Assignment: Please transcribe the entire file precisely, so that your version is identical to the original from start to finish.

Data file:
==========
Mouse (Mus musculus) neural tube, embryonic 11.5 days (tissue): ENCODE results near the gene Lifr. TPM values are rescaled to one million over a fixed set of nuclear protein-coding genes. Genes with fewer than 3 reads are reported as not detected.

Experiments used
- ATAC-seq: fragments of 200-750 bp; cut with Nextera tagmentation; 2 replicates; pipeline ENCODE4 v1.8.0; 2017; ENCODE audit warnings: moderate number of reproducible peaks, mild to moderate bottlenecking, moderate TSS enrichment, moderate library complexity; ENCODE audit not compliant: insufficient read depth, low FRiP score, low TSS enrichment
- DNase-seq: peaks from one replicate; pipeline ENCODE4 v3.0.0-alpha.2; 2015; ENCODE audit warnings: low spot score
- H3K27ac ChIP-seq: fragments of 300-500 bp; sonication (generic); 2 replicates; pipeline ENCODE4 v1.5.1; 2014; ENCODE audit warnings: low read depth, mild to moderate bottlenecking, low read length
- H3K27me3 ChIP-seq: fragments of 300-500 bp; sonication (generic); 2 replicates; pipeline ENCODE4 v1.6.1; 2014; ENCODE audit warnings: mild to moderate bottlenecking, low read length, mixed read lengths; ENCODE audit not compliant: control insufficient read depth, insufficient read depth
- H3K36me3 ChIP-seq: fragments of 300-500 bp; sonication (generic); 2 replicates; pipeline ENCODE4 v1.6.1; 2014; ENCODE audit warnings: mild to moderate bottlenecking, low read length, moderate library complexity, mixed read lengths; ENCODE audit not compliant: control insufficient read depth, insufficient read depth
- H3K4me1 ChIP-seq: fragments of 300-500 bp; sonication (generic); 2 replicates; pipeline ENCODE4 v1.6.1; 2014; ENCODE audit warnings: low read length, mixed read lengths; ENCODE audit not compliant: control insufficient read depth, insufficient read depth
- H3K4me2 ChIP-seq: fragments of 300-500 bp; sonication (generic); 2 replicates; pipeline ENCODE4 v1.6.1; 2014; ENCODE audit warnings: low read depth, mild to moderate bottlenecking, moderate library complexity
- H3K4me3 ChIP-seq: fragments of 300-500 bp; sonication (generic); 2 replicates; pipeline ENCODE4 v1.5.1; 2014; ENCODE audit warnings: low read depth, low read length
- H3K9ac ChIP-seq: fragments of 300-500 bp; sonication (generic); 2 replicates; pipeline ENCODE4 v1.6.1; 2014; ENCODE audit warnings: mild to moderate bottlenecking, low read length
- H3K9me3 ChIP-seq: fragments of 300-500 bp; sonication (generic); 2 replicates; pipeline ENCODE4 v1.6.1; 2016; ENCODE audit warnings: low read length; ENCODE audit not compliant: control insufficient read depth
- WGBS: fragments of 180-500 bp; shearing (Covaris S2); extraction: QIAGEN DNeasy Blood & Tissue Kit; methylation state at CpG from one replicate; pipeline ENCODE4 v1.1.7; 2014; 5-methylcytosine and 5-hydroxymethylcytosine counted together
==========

Mouse (Mus musculus) neural tube, embryonic 11.5 days (tissue): ENCODE results near the gene Lifr. TPM values are rescaled to one million over a fixed set of nuclear protein-coding genes. Genes with fewer than 3 reads are reported as not detected.

Experiments used
- ATAC-seq: fragments of 200-750 bp; cut with Nextera tagmentation; 2 replicates; pipeline ENCODE4 v1.8.0; 2017; ENCODE audit warnings: moderate number of reproducible peaks, mild to moderate bottlenecking, moderate TSS enrichment, moderate library complexity; ENCODE audit not compliant: insufficient read depth, low FRiP score, low TSS enrichment
- DNase-seq: peaks from one replicate; pipeline ENCODE4 v3.0.0-alpha.2; 2015; ENCODE audit warnings: low spot score
- H3K27ac ChIP-seq: fragments of 300-500 bp; sonication (generic); 2 replicates; pipeline ENCODE4 v1.5.1; 2014; ENCODE audit warnings: low read depth, mild to moderate bottlenecking, low read length
- H3K27me3 ChIP-seq: fragments of 300-500 bp; sonication (generic); 2 replicates; pipeline ENCODE4 v1.6.1; 2014; ENCODE audit warnings: mild to moderate bottlenecking, low read length, mixed read lengths; ENCODE audit not compliant: control insufficient read depth, insufficient read depth
- H3K36me3 ChIP-seq: fragments of 300-500 bp; sonication (generic); 2 replicates; pipeline ENCODE4 v1.6.1; 2014; ENCODE audit warnings: mild to moderate bottlenecking, low read length, moderate library complexity, mixed read lengths; ENCODE audit not compliant: control insufficient read depth, insufficient read depth
- H3K4me1 ChIP-seq: fragments of 300-500 bp; sonication (generic); 2 replicates; pipeline ENCODE4 v1.6.1; 2014; ENCODE audit warnings: low read length, mixed read lengths; ENCODE audit not compliant: control insufficient read depth, insufficient read depth
- H3K4me2 ChIP-seq: fragments of 300-500 bp; sonication (generic); 2 replicates; pipeline ENCODE4 v1.6.1; 2014; ENCODE audit warnings: low read depth, mild to moderate bottlenecking, moderate library complexity
- H3K4me3 ChIP-seq: fragments of 300-500 bp; sonication (generic); 2 replicates; pipeline ENCODE4 v1.5.1; 2014; ENCODE audit warnings: low read depth, low read length
- H3K9ac ChIP-seq: fragments of 300-500 bp; sonication (generic); 2 replicates; pipeline ENCODE4 v1.6.1; 2014; ENCODE audit warnings: mild to moderate bottlenecking, low read length
- H3K9me3 ChIP-seq: fragments of 300-500 bp; sonication (generic); 2 replicates; pipeline ENCODE4 v1.6.1; 2016; ENCODE audit warnings: low read length; ENCODE audit not compliant: control insufficient read depth
- WGBS: fragments of 180-500 bp; shearing (Covaris S2); extraction: QIAGEN DNeasy Blood & Tissue Kit; methylation state at CpG from one replicate; pipeline ENCODE4 v1.1.7; 2014; 5-methylcytosine and 5-hydroxymethylcytosine counted together